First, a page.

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Dear Rosanna: I'm getting close to husband's pal


Rosanna Davison

Reader: I've become really close to my husband's friend in the last few months. He lost his job and is single so we started inviting him around for dinner. Eventually he popped over one day for lunch when my husband was at work and although neither of us have said anything it's perfectly obvious that there is a lot of sexual tension between us.

We have wonderful chats about everything - my hopes and dreams about going back to work now that the kids are at school and eventually moving to a better house, closer to town.

My husband is so tired when he comes home he just eats, plays with the kids for a while and then collapses into bed - he also travels a lot for his work.

I know something is about to happen and it's up to me to stop it but I keep picturing myself in the arms of this other man and wonder if it's where I really belong?

aYou're approaching very dangerous territory here, and if you do act on your feelings then a lot of people will get hurt. Your husband's friend will also be committing a terrible act of betrayal. It already sounds to me that its gone too far by him calling in for lunch without your husband being present.

Rosanna: You were being very kind by asking him over when he found himself unemployed, and remember that he has all this time on his hands to spend listening to you because he's single and jobless.

If he was your partner and was working full time as your husband does, then things would be different.

Relationships are rarely 100pc perfect and need to be worked on constantly. My strong advice is to stop inviting this man over and create some distance between you and him.

It sounds to me that you really need to focus on spending quality time with your husband and even try to encourage him to work less and give more time to you.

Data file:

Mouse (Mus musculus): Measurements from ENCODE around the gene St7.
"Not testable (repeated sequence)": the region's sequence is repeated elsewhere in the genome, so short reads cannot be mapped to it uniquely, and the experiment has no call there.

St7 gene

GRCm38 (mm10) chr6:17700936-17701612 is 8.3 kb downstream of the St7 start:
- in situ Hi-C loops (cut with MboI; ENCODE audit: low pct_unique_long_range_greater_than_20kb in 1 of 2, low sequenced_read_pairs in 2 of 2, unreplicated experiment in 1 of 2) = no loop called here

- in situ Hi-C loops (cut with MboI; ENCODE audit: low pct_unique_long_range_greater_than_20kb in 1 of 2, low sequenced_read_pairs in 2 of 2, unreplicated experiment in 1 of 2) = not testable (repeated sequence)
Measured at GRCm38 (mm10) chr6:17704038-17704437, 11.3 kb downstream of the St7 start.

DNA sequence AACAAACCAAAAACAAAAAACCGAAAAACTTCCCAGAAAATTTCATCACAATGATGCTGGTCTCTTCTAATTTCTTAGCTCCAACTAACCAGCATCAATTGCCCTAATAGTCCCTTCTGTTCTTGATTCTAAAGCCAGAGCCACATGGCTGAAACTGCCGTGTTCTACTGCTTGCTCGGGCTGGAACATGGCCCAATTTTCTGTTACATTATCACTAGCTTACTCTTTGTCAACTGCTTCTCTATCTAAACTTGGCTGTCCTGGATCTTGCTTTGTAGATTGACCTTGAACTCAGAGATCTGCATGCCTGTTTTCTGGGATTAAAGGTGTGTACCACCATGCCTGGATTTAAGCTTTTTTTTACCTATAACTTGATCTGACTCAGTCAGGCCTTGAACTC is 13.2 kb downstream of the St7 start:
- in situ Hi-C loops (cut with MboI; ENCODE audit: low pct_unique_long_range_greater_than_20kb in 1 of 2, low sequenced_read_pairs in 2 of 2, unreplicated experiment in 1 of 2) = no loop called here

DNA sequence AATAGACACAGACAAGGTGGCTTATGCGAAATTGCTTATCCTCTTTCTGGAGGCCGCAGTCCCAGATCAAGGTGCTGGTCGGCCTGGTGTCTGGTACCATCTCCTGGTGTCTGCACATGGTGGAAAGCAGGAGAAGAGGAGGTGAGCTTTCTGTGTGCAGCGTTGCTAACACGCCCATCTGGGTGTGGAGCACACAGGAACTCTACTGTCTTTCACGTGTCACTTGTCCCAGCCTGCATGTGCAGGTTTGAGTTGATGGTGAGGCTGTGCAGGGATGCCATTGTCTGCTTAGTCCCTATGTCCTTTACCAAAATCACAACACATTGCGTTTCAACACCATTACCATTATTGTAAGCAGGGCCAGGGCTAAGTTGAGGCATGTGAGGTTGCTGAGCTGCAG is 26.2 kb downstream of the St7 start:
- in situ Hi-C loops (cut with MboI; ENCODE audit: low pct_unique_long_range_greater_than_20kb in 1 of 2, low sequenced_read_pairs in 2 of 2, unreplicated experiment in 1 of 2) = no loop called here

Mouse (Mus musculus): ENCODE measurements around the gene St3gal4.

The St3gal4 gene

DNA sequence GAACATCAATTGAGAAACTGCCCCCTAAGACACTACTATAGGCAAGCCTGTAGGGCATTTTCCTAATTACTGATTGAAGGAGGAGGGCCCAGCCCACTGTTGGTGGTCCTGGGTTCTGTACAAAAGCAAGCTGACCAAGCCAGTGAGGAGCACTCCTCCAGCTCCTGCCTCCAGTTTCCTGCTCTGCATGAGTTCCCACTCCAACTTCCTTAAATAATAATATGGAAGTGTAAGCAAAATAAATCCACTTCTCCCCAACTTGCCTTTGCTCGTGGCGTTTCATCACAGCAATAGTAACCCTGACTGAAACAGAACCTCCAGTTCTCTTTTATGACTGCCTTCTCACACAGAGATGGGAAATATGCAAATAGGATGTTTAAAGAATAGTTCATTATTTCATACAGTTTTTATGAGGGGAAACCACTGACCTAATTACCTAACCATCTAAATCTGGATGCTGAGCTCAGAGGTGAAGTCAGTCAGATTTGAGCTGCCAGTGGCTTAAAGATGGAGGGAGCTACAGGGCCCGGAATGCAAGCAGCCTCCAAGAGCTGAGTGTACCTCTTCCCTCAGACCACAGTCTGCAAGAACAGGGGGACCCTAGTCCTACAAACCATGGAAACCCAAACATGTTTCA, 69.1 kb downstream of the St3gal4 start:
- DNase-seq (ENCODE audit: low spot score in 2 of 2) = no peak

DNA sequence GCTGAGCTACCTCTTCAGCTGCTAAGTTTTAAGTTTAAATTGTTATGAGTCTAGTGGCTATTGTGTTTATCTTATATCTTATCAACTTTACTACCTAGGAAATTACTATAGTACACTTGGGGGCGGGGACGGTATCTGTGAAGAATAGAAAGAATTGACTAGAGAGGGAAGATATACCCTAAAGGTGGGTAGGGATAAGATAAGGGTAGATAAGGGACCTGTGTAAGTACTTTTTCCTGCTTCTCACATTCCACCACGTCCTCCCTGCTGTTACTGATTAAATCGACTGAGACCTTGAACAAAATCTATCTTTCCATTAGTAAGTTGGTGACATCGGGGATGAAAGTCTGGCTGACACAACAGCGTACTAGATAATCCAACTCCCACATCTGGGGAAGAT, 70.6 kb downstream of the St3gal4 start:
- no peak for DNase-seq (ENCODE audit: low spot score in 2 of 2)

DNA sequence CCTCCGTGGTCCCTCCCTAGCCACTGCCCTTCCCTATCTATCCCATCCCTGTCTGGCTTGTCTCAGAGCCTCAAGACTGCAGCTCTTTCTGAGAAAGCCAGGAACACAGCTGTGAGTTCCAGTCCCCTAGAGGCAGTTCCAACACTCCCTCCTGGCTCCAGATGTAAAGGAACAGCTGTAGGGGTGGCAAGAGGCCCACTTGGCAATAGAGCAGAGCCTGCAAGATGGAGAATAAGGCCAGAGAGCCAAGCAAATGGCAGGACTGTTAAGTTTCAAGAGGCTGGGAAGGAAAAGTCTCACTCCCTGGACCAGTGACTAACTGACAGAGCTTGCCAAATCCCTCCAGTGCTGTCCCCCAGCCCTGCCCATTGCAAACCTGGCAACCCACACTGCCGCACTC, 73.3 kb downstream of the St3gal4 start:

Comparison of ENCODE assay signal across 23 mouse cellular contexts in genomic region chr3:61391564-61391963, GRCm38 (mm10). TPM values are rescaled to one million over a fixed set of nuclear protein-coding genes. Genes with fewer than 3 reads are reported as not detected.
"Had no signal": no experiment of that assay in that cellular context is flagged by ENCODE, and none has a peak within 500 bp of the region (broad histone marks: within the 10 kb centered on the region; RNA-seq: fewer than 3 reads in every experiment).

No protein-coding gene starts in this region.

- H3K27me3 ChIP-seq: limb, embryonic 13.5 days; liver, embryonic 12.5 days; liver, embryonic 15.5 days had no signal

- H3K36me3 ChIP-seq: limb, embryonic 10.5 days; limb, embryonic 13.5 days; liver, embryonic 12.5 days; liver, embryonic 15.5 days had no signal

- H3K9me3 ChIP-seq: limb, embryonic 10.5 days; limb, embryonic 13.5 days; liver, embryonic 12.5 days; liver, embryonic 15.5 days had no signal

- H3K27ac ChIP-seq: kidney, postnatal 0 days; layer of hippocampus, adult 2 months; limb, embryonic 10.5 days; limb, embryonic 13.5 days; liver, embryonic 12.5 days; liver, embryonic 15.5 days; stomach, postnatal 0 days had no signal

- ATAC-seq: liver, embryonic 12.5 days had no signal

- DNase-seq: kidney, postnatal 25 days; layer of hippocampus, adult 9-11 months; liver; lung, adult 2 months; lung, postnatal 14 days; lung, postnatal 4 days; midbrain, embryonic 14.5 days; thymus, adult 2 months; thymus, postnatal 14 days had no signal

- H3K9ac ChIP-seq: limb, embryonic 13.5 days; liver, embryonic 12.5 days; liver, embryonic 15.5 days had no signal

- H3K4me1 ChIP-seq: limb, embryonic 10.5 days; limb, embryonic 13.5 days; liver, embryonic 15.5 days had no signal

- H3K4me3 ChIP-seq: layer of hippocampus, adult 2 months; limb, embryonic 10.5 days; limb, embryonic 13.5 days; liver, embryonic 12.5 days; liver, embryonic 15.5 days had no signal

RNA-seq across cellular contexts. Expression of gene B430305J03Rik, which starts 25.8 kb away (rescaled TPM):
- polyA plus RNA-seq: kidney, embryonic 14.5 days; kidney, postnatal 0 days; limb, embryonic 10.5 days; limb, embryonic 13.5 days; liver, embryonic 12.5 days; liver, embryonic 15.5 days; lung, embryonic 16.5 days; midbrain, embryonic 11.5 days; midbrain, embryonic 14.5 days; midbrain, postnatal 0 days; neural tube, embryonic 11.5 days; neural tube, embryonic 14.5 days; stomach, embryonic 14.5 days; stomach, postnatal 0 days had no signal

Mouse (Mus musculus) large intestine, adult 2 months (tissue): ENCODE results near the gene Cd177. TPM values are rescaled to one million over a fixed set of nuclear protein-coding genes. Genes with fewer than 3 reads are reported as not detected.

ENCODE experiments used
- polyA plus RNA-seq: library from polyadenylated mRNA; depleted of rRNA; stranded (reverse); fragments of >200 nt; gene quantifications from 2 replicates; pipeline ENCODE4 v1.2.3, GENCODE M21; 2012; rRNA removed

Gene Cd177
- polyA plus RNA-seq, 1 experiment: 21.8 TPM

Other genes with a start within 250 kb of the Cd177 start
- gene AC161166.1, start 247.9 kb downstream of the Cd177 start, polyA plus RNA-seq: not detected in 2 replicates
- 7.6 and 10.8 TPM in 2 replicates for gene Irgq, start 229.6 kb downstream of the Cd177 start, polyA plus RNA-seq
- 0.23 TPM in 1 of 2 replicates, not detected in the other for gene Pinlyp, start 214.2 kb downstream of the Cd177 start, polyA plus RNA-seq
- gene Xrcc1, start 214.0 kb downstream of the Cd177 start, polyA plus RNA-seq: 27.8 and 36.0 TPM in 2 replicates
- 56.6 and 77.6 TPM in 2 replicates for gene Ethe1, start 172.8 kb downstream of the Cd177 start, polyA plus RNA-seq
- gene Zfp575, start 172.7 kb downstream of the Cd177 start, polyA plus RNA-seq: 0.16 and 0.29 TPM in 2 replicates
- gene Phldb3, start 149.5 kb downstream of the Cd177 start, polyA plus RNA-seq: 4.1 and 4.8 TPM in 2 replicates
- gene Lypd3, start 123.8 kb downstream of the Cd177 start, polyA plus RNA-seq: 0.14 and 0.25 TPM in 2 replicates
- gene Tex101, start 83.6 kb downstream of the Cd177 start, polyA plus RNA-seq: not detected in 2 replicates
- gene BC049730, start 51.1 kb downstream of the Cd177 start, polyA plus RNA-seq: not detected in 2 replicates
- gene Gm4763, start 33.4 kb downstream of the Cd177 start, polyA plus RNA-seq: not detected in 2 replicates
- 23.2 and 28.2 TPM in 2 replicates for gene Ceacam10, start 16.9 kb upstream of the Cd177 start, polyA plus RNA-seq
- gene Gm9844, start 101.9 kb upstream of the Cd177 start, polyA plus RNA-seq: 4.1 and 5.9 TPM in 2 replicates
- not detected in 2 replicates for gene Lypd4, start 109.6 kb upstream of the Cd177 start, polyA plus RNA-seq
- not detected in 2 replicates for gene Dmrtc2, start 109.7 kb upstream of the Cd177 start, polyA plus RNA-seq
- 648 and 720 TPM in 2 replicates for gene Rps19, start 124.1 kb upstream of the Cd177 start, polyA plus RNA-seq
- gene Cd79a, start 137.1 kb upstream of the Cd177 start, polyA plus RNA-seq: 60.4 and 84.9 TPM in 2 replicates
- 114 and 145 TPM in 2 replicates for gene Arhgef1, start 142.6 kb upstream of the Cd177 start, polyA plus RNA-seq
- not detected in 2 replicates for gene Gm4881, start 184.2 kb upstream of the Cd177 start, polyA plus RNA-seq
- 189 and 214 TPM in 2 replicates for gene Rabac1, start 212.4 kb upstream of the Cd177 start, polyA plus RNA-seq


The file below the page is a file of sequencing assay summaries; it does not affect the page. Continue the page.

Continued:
You need somebody there to give you their time and support, and to listen to you. You need to work on your current relationship.

Reader: I share a bedroom with my brother and it's starting to feel awkward as I'm a 13-year-old girl and he's seven - I really want to have my own room and privacy but my parents worry that my little brother hates to sleep alone.

I have also started secondary school and need some quiet to do my homework but Mam says I can use the dining room when I bring this up. It's just the two of us kids and there is a spare box room that dad uses for his office right now - but he works in an office in town.

I am starting to hate being in the house and can't get them to understand how unfair it is.

Rosanna: I can understand your parents' position as they want to protect their youngest and make him feel safe at night, but you're a young teenager and you definitely do need a bit of space to call your own. I think the best way to approach this is to keep on bringing up the subject with your parents until they do understand your frustration.

Explain that you're really not happy and it will affect your schoolwork. It's also good for your brother to learn to sleep alone at night, he will have to eventually and your parents can leave the door open and a hall light on or a night light in his room if he's scared of the dark.

You're only going to crave more and more independence and freedom as you get older, so now is the time to start to explore it. You can't be treated as a child forever.

Reader: My colleague seems to be very fond of smelly foods - she comes in every morning stinking of garlic.

Then at a quarter to one every day she pops off to the kitchen to microwave the left overs and eats them at her desk, followed by a packet of crisps.

On top of all this she doesn't seem to wash all that often - herself or her clothes. I am not the only person in the office to comment on the fruity smell.

My supervisor shrugged when I complained and said he wasn't getting involved - which is all very well for him as he has his own office.

Rosanna: This is obviously a delicate situation to approach as you could so easily cause huge hurt and offence to your colleague. But you clearly can't continue to work and be productive in an environment that you're unhappy with.

I feel that you should involve your management here as trying to solve it yourself will cast you as the bad guy.

If you have a HR manager or another authority figure besides your supervisor explain the situation and how it is affecting your ability to do your job to them.

You may want to suggest a plan for the entire office. You could involve everybody in a 'fresh office air' scheme, whereby nobody brings in smelly food and all employees ensure that they're smelling clean and fresh everyday.

Make it seem like a fun and new project for everybody, but ensure that they know it needs to be done.